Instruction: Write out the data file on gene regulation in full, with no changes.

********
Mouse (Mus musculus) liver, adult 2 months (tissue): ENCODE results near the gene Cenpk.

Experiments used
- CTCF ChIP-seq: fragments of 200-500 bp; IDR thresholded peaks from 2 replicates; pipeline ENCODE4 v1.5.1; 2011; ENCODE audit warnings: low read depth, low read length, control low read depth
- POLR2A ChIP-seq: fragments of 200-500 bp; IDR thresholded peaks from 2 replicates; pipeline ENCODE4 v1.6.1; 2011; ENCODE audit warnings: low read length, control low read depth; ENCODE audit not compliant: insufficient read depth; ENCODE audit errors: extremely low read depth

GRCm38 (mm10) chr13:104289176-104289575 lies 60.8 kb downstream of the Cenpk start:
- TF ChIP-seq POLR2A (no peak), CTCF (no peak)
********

Mouse (Mus musculus) liver, adult 2 months (tissue): ENCODE results near the gene Cenpk.

Experiments used
- CTCF ChIP-seq: fragments of 200-500 bp; IDR thresholded peaks from 2 replicates; pipeline ENCODE4 v1.5.1; 2011; ENCODE audit warnings: low read depth, low read length, control low read depth
- POLR2A ChIP-seq: fragments of 200-500 bp; IDR thresholded peaks from 2 replicates; pipeline ENCODE4 v1.6.1; 2011; ENCODE audit warnings: low read length, control low read depth; ENCODE audit not compliant: insufficient read depth; ENCODE audit errors: extremely low read depth

GRCm38 (mm10) chr13:104289176-104289575 lies 60.8 kb downstream of the Cenpk start:
- TF ChIP-seq POLR2A (no peak), CTCF (no peak)